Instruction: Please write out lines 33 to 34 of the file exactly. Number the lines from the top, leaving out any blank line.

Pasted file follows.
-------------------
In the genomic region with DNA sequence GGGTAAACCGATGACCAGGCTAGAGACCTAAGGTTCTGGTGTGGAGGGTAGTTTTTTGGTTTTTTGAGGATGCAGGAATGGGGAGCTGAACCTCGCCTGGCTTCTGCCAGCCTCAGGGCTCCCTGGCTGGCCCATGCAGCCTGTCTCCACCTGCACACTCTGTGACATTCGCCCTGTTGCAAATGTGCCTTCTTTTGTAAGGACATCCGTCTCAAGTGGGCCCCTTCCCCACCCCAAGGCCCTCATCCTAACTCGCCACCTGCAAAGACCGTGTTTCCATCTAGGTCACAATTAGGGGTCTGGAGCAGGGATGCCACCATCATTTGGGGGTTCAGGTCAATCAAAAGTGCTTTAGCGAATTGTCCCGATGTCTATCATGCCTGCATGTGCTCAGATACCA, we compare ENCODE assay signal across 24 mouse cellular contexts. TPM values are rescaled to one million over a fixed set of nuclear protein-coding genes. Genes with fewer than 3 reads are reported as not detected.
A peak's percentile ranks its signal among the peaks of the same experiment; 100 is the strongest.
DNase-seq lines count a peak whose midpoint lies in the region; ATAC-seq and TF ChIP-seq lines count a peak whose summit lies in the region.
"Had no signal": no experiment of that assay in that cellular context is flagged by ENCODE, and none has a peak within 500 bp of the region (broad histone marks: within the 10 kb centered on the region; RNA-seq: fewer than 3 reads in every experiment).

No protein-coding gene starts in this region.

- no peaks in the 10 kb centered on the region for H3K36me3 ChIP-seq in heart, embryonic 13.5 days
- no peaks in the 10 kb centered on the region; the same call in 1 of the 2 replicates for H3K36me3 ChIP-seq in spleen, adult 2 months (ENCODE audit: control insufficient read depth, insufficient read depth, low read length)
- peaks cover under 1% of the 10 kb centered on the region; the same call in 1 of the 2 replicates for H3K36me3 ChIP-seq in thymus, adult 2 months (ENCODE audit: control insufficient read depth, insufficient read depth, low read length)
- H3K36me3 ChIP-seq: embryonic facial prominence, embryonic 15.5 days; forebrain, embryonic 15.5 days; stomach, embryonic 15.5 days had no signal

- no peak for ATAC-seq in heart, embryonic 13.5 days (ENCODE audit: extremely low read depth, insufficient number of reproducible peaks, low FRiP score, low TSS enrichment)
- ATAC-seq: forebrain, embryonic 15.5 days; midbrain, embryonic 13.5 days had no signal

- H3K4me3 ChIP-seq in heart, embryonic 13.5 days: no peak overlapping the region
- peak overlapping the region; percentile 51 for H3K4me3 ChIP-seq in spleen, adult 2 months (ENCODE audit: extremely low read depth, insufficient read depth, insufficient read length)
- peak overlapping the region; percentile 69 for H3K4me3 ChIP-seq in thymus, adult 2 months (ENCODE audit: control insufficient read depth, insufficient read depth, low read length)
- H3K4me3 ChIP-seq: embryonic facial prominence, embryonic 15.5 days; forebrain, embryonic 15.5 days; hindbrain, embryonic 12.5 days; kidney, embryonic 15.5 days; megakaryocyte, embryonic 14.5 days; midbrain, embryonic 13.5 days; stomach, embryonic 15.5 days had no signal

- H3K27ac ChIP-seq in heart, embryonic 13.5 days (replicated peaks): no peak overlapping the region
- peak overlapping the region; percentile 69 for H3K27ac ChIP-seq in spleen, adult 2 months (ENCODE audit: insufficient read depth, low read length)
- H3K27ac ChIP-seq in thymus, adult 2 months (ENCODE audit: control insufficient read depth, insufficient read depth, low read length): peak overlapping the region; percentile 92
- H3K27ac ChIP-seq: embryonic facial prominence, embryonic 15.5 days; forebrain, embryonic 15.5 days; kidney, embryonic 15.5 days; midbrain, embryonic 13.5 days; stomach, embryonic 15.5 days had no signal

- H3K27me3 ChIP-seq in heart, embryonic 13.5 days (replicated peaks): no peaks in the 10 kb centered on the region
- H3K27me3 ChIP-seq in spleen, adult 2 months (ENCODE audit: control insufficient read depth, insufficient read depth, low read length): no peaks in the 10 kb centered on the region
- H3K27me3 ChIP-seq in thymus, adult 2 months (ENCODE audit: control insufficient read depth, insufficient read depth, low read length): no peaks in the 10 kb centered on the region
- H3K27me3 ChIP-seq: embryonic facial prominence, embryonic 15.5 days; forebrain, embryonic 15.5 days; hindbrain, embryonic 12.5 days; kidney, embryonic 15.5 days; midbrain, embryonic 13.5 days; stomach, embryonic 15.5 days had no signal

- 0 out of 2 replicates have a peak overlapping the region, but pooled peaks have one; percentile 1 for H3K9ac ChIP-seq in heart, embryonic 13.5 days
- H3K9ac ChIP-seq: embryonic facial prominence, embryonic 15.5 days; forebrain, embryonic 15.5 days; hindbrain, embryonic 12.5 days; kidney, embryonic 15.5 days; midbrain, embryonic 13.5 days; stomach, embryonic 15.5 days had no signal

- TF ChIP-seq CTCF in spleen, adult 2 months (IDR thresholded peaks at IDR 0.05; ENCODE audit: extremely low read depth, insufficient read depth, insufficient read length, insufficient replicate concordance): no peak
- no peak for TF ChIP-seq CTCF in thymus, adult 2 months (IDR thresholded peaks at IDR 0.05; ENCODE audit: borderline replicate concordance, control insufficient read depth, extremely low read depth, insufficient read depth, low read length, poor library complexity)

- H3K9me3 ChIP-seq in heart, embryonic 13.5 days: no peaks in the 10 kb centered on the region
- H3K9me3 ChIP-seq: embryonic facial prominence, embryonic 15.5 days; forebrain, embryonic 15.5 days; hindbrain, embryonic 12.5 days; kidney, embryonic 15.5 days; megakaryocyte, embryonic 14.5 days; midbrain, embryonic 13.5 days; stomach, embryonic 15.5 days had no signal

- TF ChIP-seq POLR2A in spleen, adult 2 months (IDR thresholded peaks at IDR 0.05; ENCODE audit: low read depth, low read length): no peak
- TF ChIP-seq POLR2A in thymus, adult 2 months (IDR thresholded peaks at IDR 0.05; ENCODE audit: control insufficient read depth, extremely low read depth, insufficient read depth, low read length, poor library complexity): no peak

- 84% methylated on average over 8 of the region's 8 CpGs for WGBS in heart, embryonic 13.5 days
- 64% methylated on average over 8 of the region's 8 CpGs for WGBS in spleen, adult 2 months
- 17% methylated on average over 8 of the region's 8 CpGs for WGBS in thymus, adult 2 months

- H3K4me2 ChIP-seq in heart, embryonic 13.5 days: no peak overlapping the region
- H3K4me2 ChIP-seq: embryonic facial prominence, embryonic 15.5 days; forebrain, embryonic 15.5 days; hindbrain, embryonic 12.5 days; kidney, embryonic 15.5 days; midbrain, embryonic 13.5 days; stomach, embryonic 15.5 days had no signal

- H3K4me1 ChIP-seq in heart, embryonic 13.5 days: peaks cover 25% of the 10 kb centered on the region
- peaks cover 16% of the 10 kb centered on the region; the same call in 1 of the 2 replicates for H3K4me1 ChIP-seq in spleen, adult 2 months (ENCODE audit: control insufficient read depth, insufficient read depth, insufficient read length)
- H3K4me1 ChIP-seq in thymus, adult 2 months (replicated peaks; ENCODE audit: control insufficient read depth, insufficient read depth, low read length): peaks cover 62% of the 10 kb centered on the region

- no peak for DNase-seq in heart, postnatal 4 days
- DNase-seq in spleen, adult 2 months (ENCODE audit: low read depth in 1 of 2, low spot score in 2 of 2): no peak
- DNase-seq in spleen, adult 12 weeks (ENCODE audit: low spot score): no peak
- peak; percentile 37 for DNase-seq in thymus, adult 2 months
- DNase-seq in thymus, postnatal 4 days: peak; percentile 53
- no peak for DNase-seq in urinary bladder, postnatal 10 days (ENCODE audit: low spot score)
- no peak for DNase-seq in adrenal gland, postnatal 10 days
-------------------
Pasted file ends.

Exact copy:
- 64% methylated on average over 8 of the region's 8 CpGs for WGBS in spleen, adult 2 months
- 17% methylated on average over 8 of the region's 8 CpGs for WGBS in thymus, adult 2 months